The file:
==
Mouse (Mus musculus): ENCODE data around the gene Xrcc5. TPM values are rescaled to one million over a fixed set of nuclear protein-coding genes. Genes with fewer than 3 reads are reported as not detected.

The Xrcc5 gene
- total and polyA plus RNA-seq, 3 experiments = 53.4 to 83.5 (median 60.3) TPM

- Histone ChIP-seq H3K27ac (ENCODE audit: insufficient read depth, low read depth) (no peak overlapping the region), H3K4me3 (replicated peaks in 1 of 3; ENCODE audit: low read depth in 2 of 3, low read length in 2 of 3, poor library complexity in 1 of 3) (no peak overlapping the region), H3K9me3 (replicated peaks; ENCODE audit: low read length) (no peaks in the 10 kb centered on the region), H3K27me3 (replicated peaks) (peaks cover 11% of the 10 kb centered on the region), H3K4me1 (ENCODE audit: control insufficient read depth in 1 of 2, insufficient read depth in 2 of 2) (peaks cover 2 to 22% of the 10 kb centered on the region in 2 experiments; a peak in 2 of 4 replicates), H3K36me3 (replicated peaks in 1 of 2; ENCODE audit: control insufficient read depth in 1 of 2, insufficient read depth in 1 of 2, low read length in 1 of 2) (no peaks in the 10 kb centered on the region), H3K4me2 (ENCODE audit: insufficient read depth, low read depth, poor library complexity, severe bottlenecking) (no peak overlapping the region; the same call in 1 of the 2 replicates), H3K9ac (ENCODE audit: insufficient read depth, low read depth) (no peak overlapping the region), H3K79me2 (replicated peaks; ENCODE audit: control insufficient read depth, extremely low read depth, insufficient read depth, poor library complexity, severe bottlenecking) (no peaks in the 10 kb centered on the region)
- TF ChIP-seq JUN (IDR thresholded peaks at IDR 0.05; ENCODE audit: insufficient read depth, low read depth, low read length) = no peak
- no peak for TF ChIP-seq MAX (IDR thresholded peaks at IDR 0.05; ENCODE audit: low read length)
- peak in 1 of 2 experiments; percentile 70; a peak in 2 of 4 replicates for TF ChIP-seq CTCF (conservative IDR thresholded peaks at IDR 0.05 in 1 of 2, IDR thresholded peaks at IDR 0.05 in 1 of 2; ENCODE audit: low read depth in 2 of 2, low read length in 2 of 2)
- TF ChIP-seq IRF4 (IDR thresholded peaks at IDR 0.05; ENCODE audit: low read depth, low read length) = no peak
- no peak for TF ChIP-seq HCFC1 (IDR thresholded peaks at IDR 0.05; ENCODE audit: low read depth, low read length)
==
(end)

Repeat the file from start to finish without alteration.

Mouse (Mus musculus): ENCODE data around the gene Xrcc5. TPM values are rescaled to one million over a fixed set of nuclear protein-coding genes. Genes with fewer than 3 reads are reported as not detected.

The Xrcc5 gene
- total and polyA plus RNA-seq, 3 experiments = 53.4 to 83.5 (median 60.3) TPM

- Histone ChIP-seq H3K27ac (ENCODE audit: insufficient read depth, low read depth) (no peak overlapping the region), H3K4me3 (replicated peaks in 1 of 3; ENCODE audit: low read depth in 2 of 3, low read length in 2 of 3, poor library complexity in 1 of 3) (no peak overlapping the region), H3K9me3 (replicated peaks; ENCODE audit: low read length) (no peaks in the 10 kb centered on the region), H3K27me3 (replicated peaks) (peaks cover 11% of the 10 kb centered on the region), H3K4me1 (ENCODE audit: control insufficient read depth in 1 of 2, insufficient read depth in 2 of 2) (peaks cover 2 to 22% of the 10 kb centered on the region in 2 experiments; a peak in 2 of 4 replicates), H3K36me3 (replicated peaks in 1 of 2; ENCODE audit: control insufficient read depth in 1 of 2, insufficient read depth in 1 of 2, low read length in 1 of 2) (no peaks in the 10 kb centered on the region), H3K4me2 (ENCODE audit: insufficient read depth, low read depth, poor library complexity, severe bottlenecking) (no peak overlapping the region; the same call in 1 of the 2 replicates), H3K9ac (ENCODE audit: insufficient read depth, low read depth) (no peak overlapping the region), H3K79me2 (replicated peaks; ENCODE audit: control insufficient read depth, extremely low read depth, insufficient read depth, poor library complexity, severe bottlenecking) (no peaks in the 10 kb centered on the region)
- TF ChIP-seq JUN (IDR thresholded peaks at IDR 0.05; ENCODE audit: insufficient read depth, low read depth, low read length) = no peak
- no peak for TF ChIP-seq MAX (IDR thresholded peaks at IDR 0.05; ENCODE audit: low read length)
- peak in 1 of 2 experiments; percentile 70; a peak in 2 of 4 replicates for TF ChIP-seq CTCF (conservative IDR thresholded peaks at IDR 0.05 in 1 of 2, IDR thresholded peaks at IDR 0.05 in 1 of 2; ENCODE audit: low read depth in 2 of 2, low read length in 2 of 2)
- TF ChIP-seq IRF4 (IDR thresholded peaks at IDR 0.05; ENCODE audit: low read depth, low read length) = no peak
- no peak for TF ChIP-seq HCFC1 (IDR thresholded peaks at IDR 0.05; ENCODE audit: low read depth, low read length)